But for the average investor - does big or liquid really equate to lower risk? Micro-cap or highly illiquid penny stocks are one thing, but what about the smaller names in the S&P 500 index? Let us quickly consider the performance of the least liquid and smallest market cap stocks (2 factor ranking system).
The bottom 25 stocks in the S&P 500:
If all we did was invest in the smaller S&P 500 names that were not as highly traded as their counterparts - we would have significant outperformance since 1999.
The bottom 5 names:
- Integrys Energy Group (NYSE:TEG)
- Bemis (NYSE:BMS)
- Patterson Companies (NASDAQ:PDCO)
- Graham Holdings (NYSE:GHC)
- Apartment Investment and Management (NYSE:AIV)
What is Your Biggest Fear?
What are investors most worried about?
Are they worried about the risk of stocks delisting or companies going bankrupt? What if 5% of our picks went belly up? If the remaining picks had 6% annual out-performance (assuming we have a high-risk strategy), we would still be ahead in most scenarios. And it is unlikely that our bankruptcy risk will increase by 5% per year if trading the S&P 500.
Is the investor worried about max drawdown? Then I encourage them to run some simple simulations to see the correlation between factor and drawdown. The worst offenders were the big and liquid names. True, buying smaller names may result in a slightly higher drawdown of a few percent in a bear market (as opposed to the equal-weighted index). If that is your biggest fear, consider off-setting some of this risk by using 1 - 2 % of your capital to buy out of the money Put options in a broad market ETF such as the SPY about a year out. If you do this when the market is slowly trending upwards and the Volatility Index (VIX) is low - this will be an economical way to hedge. As the market begins to experience a drawdown of 20% or more, progressively sell off your options and buy back into the market. There are other ways to hedge such as shorting an ETF - which is more economical than buying Put options when implied volatility is high.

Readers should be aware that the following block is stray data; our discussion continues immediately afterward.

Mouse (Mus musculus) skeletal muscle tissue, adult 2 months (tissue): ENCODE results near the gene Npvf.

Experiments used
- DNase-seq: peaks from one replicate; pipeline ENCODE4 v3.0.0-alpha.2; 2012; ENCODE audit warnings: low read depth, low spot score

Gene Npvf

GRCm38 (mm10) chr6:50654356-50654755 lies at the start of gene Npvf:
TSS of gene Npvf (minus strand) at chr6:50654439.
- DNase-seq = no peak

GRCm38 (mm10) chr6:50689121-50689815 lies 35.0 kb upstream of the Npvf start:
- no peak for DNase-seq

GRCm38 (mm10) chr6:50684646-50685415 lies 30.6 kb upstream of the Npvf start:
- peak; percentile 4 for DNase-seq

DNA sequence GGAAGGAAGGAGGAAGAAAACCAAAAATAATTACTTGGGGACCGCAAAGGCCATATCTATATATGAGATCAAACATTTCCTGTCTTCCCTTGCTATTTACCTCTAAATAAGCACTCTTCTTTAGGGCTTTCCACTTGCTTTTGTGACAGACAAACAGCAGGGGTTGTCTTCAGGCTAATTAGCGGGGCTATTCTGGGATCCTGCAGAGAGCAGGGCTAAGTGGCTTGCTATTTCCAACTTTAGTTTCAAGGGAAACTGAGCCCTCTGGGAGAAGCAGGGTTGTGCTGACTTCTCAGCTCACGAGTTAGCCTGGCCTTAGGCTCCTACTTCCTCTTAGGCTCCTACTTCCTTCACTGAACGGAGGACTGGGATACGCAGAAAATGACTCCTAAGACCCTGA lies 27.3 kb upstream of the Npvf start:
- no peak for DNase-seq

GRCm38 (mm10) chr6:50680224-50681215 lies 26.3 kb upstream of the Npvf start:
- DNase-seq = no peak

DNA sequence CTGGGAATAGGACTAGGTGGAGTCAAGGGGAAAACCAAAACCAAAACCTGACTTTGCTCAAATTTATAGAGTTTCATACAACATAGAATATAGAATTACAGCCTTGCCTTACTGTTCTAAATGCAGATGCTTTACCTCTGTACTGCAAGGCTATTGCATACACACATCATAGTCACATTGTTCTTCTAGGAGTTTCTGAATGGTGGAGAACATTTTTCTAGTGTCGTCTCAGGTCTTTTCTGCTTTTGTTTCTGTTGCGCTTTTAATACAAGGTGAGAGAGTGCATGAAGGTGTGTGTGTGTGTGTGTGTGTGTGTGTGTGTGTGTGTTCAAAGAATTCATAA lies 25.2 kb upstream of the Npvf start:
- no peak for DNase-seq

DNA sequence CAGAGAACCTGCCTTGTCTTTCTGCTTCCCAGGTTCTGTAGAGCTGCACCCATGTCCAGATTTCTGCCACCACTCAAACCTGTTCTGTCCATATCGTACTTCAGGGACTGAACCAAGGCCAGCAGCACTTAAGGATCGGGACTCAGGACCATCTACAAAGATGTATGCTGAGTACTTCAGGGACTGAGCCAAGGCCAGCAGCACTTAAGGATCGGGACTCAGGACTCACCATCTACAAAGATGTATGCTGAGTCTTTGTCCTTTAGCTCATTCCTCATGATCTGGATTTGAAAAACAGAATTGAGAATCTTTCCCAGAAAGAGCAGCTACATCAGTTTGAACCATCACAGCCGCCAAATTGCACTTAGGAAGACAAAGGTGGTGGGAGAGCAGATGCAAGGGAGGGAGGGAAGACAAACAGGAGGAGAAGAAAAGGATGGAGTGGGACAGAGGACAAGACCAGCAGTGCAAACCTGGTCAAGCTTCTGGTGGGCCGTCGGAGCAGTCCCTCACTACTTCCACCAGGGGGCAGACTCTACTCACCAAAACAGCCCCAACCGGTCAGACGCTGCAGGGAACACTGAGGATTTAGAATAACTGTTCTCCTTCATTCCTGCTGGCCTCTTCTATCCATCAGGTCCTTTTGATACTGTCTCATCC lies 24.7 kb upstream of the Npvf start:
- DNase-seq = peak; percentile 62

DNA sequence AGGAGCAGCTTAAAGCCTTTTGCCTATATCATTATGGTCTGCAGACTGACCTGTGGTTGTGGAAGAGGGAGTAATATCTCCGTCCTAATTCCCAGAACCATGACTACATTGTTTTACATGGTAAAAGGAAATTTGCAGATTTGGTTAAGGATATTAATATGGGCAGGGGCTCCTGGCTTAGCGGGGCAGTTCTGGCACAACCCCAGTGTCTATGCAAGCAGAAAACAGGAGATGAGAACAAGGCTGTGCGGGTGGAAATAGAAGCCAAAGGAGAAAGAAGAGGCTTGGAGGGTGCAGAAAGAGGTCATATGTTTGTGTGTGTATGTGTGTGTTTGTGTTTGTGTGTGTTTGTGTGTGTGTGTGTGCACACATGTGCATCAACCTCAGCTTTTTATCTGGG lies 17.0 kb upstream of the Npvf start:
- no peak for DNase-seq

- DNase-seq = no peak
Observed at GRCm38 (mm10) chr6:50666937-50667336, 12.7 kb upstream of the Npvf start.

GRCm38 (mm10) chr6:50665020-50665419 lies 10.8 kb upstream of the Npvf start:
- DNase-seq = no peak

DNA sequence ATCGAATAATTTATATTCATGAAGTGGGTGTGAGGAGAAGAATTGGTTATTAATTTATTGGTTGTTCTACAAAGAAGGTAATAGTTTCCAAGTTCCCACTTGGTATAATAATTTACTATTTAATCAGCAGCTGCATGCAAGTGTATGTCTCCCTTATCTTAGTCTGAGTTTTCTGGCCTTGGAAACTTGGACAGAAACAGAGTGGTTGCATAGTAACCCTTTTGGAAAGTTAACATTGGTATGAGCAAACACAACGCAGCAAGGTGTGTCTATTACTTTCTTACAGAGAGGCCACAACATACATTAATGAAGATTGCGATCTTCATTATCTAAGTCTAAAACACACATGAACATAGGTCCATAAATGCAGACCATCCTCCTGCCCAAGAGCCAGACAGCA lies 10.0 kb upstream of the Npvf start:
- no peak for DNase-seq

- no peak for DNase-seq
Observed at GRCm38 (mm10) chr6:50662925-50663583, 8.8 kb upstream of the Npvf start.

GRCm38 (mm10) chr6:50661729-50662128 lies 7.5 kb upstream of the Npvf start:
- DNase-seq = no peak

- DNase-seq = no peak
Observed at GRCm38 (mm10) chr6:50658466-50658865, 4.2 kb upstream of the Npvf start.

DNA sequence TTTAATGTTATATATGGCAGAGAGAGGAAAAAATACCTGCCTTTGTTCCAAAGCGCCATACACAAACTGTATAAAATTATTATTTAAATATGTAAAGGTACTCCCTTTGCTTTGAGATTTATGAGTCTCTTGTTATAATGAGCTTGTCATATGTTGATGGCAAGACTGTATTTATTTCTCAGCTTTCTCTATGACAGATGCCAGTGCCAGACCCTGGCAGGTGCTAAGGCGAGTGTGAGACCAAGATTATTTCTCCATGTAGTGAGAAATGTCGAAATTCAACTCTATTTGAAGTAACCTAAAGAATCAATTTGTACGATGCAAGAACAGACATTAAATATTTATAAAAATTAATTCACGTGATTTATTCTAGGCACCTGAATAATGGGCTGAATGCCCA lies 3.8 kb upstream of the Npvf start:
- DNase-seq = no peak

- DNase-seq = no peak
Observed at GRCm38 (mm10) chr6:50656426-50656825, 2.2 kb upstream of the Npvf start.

Is the greatest fear that you will invest for 10 or 20 years and discover too late that you have vastly underperformed the market? It is ironic that the fear of underperformance could actually be the reason many investors buy stocks that historically lag the market.
The Bottom Line
All of this is not to say that investors should avoid large and liquid stocks like the plague. There may be a compelling reason to buy on a stock-by-stock basis. Or perhaps you feel you have developed a strategy that can outsmart the big funds and traders competing with you for the same alpha on these well-known names. I have developed numerous systems based or the Russell 1000, S&P 500 and Dow Jones indices, so I am not categorically saying that big is bad.
However, if you are long-term investor looking for a basket of stocks to trade infrequently and are selecting from among one of these large indices, and are looking at long-term performance and max drawdown as your gauge for a successful portfolio ... definitely look beyond the big and well-known names and you'll probably increase your odds of stumbling across alpha.